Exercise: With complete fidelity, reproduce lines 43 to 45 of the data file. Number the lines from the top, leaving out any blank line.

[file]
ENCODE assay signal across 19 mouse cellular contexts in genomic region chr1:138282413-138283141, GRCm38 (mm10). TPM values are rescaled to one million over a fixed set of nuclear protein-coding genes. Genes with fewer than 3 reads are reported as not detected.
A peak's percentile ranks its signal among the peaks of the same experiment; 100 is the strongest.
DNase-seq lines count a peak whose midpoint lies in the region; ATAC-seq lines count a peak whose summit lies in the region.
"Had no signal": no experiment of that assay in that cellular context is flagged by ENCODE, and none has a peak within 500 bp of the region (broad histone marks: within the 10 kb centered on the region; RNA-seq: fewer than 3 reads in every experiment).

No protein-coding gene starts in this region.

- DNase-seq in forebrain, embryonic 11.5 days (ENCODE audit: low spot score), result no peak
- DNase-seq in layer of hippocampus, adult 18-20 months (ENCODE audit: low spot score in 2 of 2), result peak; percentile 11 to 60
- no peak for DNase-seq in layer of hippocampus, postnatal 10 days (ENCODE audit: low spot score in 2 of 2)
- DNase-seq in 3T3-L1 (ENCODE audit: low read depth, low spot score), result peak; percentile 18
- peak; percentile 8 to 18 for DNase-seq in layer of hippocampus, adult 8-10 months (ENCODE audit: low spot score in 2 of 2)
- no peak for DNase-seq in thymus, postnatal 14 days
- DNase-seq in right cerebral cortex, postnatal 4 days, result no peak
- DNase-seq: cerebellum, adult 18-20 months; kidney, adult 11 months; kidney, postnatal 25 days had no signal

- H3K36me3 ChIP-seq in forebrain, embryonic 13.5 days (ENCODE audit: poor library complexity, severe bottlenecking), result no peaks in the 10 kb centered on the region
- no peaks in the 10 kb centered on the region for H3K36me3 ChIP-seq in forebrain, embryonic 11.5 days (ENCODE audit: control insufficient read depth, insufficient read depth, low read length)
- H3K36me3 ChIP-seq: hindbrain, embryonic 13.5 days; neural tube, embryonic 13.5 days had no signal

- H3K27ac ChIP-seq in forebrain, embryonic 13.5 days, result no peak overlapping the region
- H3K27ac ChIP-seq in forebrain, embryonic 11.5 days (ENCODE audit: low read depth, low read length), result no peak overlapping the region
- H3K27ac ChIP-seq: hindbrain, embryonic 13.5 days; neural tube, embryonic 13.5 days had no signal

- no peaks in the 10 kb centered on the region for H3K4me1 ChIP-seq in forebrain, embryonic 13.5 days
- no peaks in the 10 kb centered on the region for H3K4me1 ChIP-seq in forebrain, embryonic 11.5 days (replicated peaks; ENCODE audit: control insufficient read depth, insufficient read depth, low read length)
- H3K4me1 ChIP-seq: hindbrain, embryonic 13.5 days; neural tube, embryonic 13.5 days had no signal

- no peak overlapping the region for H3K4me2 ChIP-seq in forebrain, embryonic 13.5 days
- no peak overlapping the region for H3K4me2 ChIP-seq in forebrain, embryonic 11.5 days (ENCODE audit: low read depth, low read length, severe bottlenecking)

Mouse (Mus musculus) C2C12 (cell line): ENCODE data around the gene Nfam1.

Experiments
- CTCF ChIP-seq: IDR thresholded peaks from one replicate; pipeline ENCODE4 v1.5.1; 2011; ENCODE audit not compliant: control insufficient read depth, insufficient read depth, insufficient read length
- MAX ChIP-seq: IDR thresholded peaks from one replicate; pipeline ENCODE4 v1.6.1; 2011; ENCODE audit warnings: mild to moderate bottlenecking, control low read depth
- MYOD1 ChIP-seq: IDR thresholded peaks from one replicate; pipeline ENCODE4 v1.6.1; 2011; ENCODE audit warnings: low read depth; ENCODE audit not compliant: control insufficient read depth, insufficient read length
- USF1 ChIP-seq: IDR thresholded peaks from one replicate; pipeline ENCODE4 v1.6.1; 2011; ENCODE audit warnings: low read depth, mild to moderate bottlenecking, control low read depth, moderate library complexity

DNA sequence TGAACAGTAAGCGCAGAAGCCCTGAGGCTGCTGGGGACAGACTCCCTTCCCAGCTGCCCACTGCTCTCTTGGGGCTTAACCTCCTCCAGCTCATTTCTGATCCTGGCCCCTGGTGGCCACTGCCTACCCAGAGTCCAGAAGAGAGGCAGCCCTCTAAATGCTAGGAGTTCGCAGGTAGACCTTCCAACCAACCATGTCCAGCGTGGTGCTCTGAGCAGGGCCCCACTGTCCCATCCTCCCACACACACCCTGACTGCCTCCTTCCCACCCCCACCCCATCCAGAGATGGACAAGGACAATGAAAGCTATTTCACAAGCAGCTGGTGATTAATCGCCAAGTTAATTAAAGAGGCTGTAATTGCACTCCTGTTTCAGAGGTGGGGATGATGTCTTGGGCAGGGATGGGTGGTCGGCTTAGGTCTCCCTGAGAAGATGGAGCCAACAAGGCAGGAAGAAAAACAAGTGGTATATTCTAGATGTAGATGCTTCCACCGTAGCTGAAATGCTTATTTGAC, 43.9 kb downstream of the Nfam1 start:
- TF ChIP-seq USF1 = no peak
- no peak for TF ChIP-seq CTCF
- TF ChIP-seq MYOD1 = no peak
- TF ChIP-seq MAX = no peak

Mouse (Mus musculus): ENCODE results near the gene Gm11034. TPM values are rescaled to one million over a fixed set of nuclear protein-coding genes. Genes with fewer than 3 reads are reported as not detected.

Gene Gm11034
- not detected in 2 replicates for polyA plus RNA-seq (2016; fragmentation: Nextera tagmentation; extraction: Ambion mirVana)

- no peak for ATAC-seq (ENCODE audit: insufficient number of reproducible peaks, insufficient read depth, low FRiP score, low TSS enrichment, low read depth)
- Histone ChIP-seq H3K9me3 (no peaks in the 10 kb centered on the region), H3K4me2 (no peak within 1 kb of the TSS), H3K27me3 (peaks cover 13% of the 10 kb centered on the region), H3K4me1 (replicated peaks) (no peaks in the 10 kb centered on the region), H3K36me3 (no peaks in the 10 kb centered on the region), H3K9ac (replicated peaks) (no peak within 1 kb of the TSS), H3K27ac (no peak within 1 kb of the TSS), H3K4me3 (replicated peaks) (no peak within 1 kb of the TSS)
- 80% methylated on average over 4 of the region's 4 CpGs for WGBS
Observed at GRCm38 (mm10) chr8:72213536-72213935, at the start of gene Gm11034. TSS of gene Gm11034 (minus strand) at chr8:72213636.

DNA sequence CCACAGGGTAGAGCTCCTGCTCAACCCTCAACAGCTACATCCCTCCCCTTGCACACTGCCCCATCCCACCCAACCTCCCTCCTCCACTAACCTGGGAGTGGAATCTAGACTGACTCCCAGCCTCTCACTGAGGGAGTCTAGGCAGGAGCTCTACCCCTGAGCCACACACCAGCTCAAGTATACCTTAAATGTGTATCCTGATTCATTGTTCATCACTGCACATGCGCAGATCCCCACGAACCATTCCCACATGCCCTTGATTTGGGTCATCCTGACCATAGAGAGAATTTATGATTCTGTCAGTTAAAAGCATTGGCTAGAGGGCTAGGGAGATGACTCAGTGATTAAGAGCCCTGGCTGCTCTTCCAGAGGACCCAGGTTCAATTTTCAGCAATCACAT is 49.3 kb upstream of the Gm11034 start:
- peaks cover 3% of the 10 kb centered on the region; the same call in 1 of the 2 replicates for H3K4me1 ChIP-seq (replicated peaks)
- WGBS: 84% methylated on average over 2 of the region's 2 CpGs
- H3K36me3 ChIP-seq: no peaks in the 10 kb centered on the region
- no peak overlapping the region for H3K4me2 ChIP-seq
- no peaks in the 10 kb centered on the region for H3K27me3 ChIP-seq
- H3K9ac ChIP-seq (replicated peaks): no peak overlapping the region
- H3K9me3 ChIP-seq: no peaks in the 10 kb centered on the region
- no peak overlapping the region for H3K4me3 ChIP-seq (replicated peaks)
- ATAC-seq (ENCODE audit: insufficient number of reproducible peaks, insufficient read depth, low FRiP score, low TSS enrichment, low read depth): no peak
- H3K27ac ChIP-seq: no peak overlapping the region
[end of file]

DNA sequence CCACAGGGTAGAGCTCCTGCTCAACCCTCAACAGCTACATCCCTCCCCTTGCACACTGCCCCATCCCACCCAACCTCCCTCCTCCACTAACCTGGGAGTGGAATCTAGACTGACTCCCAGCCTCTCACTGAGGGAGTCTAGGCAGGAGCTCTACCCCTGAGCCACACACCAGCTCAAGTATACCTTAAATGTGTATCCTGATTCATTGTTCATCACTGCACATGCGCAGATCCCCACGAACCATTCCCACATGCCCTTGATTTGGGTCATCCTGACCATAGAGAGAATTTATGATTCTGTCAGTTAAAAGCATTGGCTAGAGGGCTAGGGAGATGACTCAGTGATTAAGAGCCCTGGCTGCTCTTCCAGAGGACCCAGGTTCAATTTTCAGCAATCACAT is 49.3 kb upstream of the Gm11034 start:
- peaks cover 3% of the 10 kb centered on the region; the same call in 1 of the 2 replicates for H3K4me1 ChIP-seq (replicated peaks)
- WGBS: 84% methylated on average over 2 of the region's 2 CpGs